Mediterranean Diet May Keep Breast Cancer Away

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Eating a Mediterranean diet rich in fruit, veggies, fish and olive oil may prevent breast cancer from returning.

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The Mediterranean diet may prevent breast cancer from returning.

For many years, the benefits of a Mediterranean diet have been known to help weight loss and reduce the risk of developing a plethora of illnesses including heart disease, type 2 diabetes, Parkinson’s and Alzheimer’s disease.

Now there is evidence it may also help prevent breast cancer from returning. 

A study presented at an international cancer conference for the American Society of Clinical Oncology (ASCO) suggests that eating habits may influence the occurrence or recurrence of breast cancer.

Conducted as a three-year trial in Italy, the study compared the diets of 307 women being treated for early breast cancer, who were divided into two groups.

The first group of 199 women were put on a Mediterranean diet including four portions of vegetables, three pieces of fruit, one serving of grains per day, at least four servings of fish per week and plenty of olive oil. They were advised to limit their intake of red or processed meat and alcohol.

Comparatively, the second half of 108 women were put on their normal diet and given advice by dieticians.

The findings showed that following three years, 11 women from the normal diet group suffered a return of their breast cancer, whereas none from the Mediterranean diet group did.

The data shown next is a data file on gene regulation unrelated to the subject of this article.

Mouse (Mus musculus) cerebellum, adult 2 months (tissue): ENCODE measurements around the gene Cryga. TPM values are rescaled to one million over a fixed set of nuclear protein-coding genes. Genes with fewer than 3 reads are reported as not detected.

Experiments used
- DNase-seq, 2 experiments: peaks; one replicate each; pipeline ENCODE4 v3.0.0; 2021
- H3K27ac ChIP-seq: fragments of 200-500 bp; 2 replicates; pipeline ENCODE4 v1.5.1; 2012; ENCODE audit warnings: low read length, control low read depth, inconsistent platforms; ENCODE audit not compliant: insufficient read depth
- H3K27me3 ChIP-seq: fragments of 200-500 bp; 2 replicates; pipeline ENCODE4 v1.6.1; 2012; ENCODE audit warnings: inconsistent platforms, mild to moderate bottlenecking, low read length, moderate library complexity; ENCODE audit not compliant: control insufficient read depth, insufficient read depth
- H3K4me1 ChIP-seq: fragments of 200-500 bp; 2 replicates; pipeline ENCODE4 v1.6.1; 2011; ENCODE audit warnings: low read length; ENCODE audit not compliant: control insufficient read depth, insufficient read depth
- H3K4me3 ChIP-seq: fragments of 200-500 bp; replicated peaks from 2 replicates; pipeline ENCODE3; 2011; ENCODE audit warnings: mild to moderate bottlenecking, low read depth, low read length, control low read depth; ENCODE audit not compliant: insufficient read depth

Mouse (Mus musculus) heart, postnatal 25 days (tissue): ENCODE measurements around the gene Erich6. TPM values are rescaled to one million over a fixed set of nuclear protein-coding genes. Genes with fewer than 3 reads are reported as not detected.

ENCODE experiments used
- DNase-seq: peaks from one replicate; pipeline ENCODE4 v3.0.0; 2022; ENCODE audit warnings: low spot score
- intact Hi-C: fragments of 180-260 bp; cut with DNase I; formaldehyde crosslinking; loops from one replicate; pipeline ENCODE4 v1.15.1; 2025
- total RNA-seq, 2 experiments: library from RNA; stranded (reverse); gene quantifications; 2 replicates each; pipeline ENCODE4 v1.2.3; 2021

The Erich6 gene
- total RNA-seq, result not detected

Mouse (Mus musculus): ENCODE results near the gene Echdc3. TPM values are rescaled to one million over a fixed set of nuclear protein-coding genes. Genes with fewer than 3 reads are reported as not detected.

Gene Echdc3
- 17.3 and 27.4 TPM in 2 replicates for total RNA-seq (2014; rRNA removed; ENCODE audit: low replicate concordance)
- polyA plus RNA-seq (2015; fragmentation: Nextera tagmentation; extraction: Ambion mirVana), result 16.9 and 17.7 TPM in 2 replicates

The study has substantial implications for lifestyle interventions for breast cancer survivors, however experts say it has limitations and more research is needed to determine the specific foods to eat or avoid to prevent recurrence.

Lady Delyth Morgan, the chief executive of Breast Cancer Now, said there isn’t enough evidence to prove there is a strong link between any specific food type and the recurrence of breast cancer.

“We need to see results from longer-term studies before we can give specific diet advice to breast cancer patients. In the meantime we do know that a varied, balanced diet for general health and well-being, as well as being physically active, can be beneficial to breast cancer patients.”

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Sylvia Lee

CONTRIBUTOR

Sylvia is a student journalist who loves travel, lifestyle and politics. Fun fact: she once wrote a story about an evil pencil with plans for world domination in primary school. Sylvia wishes people would stop asking her why she's pescatarian and that she were better at writing about herself in the third person.

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